In August 2016 a team of archaeologists excavated an area over two of these features to find out what the geophysics was telling them. Would the features prove to be large sarsen stones, which would overturn many ideas about the relationship of Durrington Walls to Stonehenge, or something else?

It rapidly became clear that in fact these features represented large pits with ramps leading into them which had been used to erect posts about 0.5m in diameter and perhaps 5m tall. Then these posts had been removed, after what seems to have been a very short time – perhaps less than a year—and the chalk blocks from the bank and ditch construction had fallen in, filling up the pits so that they appeared highly reflective features to the geophysics equipment.

The entire area was strewn with animal bone, including antler picks presumably used to excavate the pits in the first place, as well as pottery sherds and flint tools.

One interpretation is that as the settlement was going out of use, the people decided to memorialise the site by surrounding it with 200 large wooden posts but then changed their minds and embarked on a closing down project of constructing a huge henge bank and ditch instead, withdrawing the timbers for use elsewhere. It’s hard to be sure, especially since only two of the features have been exposed.

Durrington Walls is an integral part of the Stonehenge landscape and has a significance that were are only just beginning to appreciate. Trying to make coherent sense of its use by the people of the time is an ongoing task and there will be much more that we can learn in the coming decades.

For now, and to most people, it’s just a large field containing some sheep – but if you know a little bit about what lies beneath the surface it becomes a fascinating spot where you can walk in the footsteps of our ancestors from 4,500 years
Article by guest blogger and local Stonehenge historian Simon Banton

More ways to explore the Durrington Walls and the Stonehenge landscape.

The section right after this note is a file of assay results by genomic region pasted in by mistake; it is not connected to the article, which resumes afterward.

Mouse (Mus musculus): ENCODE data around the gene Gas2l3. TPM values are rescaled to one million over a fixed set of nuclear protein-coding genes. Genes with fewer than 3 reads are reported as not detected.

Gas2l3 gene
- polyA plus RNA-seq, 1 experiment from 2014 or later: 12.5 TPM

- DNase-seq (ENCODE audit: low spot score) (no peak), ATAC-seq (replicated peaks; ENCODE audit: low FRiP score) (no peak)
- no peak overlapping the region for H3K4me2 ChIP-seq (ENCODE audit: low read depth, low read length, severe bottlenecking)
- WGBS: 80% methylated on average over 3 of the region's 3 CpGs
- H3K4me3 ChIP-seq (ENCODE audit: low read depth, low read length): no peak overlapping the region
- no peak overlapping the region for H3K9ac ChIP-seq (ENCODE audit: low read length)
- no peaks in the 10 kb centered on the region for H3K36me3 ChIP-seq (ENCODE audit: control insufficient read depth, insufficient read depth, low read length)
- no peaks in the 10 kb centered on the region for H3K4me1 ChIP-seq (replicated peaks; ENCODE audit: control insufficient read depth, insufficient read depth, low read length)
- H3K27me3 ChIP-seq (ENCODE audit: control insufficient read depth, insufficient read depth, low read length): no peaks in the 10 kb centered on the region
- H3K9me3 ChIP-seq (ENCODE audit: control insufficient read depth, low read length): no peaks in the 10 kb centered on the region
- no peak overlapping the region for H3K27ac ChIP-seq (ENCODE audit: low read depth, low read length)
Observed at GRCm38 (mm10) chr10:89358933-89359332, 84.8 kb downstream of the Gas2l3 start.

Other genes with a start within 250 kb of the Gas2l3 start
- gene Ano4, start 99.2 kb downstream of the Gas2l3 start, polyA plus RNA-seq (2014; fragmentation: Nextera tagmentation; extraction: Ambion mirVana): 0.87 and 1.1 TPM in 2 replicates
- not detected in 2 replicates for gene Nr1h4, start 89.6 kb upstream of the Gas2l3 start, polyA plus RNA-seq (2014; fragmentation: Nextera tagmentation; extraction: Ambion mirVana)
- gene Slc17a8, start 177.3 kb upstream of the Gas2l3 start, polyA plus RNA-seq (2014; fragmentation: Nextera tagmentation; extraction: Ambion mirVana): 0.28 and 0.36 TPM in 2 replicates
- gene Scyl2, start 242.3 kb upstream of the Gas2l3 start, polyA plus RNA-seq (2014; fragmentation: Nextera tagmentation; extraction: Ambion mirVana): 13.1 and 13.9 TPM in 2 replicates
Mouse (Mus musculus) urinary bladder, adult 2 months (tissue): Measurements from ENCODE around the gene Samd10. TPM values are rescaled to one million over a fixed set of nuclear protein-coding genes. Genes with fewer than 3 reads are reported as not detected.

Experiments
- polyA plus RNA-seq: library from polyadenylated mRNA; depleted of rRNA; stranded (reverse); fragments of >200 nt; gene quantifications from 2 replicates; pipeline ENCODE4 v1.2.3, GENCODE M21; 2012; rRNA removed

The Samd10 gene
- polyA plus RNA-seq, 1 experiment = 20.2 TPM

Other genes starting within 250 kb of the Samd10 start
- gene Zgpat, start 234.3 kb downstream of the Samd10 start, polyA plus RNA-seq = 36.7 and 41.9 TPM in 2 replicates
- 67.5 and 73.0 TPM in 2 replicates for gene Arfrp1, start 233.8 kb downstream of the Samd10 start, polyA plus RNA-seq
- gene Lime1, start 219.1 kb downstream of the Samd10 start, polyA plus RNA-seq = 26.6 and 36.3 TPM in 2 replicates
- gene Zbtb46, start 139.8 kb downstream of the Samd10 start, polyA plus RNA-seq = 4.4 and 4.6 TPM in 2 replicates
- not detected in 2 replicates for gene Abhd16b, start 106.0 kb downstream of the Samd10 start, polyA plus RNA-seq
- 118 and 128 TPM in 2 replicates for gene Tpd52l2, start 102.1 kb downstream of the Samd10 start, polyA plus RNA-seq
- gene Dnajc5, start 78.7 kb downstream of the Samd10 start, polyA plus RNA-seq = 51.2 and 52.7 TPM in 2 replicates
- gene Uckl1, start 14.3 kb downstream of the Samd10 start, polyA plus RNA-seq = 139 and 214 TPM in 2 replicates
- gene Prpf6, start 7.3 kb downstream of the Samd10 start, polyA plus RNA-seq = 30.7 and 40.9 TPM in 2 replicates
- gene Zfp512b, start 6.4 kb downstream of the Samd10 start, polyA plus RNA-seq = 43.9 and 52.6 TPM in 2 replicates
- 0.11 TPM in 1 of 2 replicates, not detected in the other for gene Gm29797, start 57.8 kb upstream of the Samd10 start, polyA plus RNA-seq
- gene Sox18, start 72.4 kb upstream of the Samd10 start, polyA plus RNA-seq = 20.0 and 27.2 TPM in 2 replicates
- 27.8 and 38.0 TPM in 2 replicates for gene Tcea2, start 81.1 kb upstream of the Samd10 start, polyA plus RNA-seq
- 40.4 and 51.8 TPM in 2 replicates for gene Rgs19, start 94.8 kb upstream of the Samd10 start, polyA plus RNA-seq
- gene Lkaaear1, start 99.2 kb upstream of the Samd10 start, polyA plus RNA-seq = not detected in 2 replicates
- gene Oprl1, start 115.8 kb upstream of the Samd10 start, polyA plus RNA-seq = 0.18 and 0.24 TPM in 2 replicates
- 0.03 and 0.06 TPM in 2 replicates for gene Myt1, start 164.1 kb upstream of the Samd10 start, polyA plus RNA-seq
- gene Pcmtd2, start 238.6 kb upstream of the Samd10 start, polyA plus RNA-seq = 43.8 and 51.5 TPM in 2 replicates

The Stonehenge Travel Company based in nearby Salisbury are considered the local experts and offer archaeological guided walking tours of Woodhenge, Durrington Walls and the greater Stonehenge landscape. Stonehenge Guided Tours offer tours from London and Bath including private group walking tours .  London Walks offer guided tours from London via the train. Stonehenge Walks offer 1 – 5 hour guided tours from the Stonehenge visitor centre throughout the year.  The Wiltshire Museum also offer guided walking tours throughout the year.

The Stonehenge News Blog
Follow us on Twitter and Facebook for all the latest Stonehenge News
http://www.StonehengeNews.com

 


Actions

Information

2 responses

20 05 2017
23 05 2017
HisTOURies U.K Tours

Reblogged this on Wessex Guided Tours.

Leave a Reply

Fill in your details below or click an icon to log in:

WordPress.com Logo

You are commenting using your WordPress.com account. Log Out / Change )

Twitter picture

You are commenting using your Twitter account. Log Out / Change )

Facebook photo

You are commenting using your Facebook account. Log Out / Change )

Google+ photo

You are commenting using your Google+ account. Log Out / Change )

Connecting to %s




%d bloggers like this: